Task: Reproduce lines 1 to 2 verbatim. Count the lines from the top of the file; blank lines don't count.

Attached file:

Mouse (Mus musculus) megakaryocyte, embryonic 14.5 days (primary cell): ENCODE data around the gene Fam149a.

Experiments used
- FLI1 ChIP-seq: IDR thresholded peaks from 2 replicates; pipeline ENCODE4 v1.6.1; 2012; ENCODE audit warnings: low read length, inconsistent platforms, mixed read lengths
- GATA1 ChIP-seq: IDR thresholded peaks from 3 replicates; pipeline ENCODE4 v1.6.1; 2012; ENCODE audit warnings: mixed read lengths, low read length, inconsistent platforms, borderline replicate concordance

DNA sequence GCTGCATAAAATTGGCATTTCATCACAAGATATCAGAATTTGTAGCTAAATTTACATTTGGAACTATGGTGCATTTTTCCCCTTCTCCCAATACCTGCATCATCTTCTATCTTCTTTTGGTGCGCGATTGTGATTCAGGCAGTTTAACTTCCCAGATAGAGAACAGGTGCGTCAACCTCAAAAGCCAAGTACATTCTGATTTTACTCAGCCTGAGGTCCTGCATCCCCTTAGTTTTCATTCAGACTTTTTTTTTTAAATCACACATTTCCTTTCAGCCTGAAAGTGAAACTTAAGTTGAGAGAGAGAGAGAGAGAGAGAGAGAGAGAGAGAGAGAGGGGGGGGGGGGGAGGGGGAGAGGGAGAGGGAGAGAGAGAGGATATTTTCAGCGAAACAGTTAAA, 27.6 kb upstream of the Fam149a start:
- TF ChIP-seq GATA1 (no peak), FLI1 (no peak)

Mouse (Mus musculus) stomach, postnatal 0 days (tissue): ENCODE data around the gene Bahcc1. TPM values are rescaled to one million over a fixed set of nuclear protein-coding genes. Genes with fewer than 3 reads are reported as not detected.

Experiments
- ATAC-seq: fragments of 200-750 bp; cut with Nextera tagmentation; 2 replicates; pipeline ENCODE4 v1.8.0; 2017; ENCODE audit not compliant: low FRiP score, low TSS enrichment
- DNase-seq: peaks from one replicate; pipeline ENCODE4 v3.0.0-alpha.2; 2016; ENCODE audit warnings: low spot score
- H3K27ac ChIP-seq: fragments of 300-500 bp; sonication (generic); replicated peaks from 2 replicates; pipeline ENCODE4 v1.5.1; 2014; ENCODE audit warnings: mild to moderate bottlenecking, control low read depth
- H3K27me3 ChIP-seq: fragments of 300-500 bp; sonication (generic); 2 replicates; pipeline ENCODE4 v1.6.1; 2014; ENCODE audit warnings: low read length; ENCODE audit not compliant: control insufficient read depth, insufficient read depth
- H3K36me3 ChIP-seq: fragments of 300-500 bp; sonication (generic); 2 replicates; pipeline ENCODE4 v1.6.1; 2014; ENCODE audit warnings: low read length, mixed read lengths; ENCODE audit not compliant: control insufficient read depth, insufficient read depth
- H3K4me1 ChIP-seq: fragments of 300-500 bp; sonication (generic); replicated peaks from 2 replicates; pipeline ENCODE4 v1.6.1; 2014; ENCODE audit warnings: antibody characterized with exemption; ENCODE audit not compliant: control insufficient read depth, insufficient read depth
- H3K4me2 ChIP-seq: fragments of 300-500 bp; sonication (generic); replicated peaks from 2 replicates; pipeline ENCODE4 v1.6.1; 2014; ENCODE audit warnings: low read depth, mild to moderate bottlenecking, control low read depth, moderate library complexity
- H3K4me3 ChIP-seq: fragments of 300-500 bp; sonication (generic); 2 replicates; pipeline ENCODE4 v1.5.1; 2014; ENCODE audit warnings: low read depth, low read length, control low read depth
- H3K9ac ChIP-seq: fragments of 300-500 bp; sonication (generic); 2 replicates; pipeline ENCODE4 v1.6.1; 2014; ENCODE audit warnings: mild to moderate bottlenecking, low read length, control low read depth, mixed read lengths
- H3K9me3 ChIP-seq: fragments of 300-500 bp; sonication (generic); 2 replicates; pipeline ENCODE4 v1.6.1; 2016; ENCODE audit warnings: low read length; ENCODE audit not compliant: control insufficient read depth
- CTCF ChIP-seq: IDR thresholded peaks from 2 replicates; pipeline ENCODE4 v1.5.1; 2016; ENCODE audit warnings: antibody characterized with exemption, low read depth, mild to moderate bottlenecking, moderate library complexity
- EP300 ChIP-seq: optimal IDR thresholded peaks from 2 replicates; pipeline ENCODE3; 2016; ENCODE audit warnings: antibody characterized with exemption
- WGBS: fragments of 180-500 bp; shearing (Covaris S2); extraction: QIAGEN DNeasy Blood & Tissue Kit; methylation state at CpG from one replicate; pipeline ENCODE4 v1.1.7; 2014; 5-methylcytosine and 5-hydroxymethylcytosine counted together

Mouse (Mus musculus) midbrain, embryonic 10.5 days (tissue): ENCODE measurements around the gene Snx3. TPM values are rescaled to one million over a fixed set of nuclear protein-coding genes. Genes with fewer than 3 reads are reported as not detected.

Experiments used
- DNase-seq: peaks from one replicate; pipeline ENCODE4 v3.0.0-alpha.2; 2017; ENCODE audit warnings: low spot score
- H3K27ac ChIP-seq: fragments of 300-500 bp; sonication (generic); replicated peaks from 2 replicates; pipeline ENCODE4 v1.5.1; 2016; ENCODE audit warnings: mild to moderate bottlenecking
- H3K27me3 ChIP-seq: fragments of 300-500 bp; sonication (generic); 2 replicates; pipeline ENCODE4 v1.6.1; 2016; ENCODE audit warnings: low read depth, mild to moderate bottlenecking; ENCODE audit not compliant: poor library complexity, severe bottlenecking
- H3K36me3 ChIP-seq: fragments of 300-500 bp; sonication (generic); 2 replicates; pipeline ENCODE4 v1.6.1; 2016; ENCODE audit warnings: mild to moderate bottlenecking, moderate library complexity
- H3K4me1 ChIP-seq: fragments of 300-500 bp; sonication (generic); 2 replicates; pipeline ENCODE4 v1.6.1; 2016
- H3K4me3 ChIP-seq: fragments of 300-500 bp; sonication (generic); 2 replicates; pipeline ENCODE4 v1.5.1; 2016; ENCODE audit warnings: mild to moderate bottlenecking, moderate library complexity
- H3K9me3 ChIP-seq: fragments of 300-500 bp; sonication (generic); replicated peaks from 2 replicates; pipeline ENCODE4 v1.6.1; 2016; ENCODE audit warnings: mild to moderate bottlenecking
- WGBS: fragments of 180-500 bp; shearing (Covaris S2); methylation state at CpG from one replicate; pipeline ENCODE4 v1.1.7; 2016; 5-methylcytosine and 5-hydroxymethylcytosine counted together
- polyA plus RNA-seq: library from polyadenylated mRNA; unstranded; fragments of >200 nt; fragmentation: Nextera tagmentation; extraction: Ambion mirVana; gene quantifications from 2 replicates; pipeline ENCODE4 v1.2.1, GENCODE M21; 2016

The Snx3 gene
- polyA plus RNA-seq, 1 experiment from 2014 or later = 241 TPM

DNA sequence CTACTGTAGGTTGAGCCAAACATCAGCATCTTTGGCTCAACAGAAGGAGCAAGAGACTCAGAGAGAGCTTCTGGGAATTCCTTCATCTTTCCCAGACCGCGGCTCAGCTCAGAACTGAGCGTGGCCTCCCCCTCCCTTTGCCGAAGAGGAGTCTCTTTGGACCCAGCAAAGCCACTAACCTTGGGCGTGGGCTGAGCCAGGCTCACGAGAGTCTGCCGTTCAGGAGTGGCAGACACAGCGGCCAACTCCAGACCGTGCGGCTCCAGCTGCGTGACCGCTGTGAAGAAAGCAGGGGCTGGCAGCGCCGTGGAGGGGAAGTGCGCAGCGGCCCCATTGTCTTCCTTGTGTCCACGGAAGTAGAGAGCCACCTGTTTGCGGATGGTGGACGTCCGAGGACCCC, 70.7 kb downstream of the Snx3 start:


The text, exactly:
Mouse (Mus musculus) megakaryocyte, embryonic 14.5 days (primary cell): ENCODE data around the gene Fam149a.

Experiments used